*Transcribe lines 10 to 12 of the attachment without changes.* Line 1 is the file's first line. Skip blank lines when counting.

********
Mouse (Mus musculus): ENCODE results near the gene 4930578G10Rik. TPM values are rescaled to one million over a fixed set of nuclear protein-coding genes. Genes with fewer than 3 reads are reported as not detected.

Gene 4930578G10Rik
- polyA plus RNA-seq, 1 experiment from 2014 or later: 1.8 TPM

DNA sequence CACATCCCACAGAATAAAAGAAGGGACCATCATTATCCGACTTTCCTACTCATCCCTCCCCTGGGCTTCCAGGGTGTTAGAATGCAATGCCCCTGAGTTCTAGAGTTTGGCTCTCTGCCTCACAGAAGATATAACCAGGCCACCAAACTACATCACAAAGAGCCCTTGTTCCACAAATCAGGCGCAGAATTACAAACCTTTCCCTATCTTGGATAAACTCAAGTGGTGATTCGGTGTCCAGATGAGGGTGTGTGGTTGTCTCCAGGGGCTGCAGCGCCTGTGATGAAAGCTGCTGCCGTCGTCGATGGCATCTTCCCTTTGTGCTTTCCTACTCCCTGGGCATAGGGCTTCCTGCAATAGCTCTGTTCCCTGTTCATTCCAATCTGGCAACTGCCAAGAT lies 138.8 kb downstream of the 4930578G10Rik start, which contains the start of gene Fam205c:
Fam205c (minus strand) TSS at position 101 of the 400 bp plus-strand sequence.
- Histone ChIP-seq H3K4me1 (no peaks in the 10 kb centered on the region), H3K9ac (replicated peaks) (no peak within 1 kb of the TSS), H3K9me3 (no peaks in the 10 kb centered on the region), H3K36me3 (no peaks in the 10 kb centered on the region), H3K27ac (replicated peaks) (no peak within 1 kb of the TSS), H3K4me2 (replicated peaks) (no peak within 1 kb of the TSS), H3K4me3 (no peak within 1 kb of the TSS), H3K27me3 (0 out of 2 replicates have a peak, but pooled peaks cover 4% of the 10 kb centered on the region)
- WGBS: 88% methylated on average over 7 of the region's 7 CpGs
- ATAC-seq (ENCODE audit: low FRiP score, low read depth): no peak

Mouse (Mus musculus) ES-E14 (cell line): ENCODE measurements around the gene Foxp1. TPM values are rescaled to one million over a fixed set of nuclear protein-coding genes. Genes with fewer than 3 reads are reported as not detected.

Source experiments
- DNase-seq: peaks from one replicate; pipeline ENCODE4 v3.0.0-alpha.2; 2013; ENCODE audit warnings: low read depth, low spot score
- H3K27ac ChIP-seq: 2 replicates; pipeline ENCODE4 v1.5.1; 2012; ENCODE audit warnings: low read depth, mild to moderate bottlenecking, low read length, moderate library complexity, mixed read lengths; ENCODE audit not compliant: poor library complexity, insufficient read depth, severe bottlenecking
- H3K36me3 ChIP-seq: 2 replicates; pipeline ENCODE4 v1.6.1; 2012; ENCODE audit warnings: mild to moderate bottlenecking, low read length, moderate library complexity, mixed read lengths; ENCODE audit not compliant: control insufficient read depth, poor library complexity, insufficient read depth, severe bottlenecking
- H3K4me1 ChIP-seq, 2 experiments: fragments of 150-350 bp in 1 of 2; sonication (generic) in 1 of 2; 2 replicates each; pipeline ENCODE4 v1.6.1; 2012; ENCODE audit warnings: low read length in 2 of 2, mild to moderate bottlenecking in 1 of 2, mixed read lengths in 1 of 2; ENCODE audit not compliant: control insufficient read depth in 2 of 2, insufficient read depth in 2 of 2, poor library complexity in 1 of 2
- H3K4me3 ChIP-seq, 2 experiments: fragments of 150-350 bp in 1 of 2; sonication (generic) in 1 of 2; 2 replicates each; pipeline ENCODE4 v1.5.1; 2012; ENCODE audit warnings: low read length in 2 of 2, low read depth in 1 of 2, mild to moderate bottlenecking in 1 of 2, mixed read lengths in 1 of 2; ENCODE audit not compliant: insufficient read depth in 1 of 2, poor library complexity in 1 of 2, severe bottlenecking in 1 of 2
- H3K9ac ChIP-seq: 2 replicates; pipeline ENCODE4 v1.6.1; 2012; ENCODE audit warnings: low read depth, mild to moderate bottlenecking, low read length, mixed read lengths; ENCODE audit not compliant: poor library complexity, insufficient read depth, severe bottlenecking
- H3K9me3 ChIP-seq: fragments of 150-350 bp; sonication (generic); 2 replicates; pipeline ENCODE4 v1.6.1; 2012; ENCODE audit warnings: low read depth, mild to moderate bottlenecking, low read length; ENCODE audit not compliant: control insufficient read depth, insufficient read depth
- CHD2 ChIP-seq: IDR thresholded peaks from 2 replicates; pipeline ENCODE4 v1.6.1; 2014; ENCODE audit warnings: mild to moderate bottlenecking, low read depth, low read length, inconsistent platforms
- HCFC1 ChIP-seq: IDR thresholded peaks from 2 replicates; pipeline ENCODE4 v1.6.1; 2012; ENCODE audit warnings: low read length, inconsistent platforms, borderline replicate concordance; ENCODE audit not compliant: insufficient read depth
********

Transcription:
Source experiments
- DNase-seq: peaks from one replicate; pipeline ENCODE4 v3.0.0-alpha.2; 2013; ENCODE audit warnings: low read depth, low spot score
- H3K27ac ChIP-seq: 2 replicates; pipeline ENCODE4 v1.5.1; 2012; ENCODE audit warnings: low read depth, mild to moderate bottlenecking, low read length, moderate library complexity, mixed read lengths; ENCODE audit not compliant: poor library complexity, insufficient read depth, severe bottlenecking